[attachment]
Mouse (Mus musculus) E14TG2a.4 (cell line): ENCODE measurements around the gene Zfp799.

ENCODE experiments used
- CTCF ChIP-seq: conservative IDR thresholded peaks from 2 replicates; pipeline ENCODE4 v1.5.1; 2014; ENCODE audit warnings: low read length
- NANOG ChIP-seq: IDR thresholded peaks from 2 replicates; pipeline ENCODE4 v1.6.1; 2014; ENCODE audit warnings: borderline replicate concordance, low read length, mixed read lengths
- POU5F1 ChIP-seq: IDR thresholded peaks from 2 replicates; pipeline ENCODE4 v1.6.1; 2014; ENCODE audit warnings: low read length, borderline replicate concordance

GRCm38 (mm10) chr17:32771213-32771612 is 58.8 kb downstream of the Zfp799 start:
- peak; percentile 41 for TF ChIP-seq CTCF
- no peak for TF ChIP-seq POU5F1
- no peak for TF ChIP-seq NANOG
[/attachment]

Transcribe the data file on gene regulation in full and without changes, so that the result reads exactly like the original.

Mouse (Mus musculus) E14TG2a.4 (cell line): ENCODE measurements around the gene Zfp799.

ENCODE experiments used
- CTCF ChIP-seq: conservative IDR thresholded peaks from 2 replicates; pipeline ENCODE4 v1.5.1; 2014; ENCODE audit warnings: low read length
- NANOG ChIP-seq: IDR thresholded peaks from 2 replicates; pipeline ENCODE4 v1.6.1; 2014; ENCODE audit warnings: borderline replicate concordance, low read length, mixed read lengths
- POU5F1 ChIP-seq: IDR thresholded peaks from 2 replicates; pipeline ENCODE4 v1.6.1; 2014; ENCODE audit warnings: low read length, borderline replicate concordance

GRCm38 (mm10) chr17:32771213-32771612 is 58.8 kb downstream of the Zfp799 start:
- peak; percentile 41 for TF ChIP-seq CTCF
- no peak for TF ChIP-seq POU5F1
- no peak for TF ChIP-seq NANOG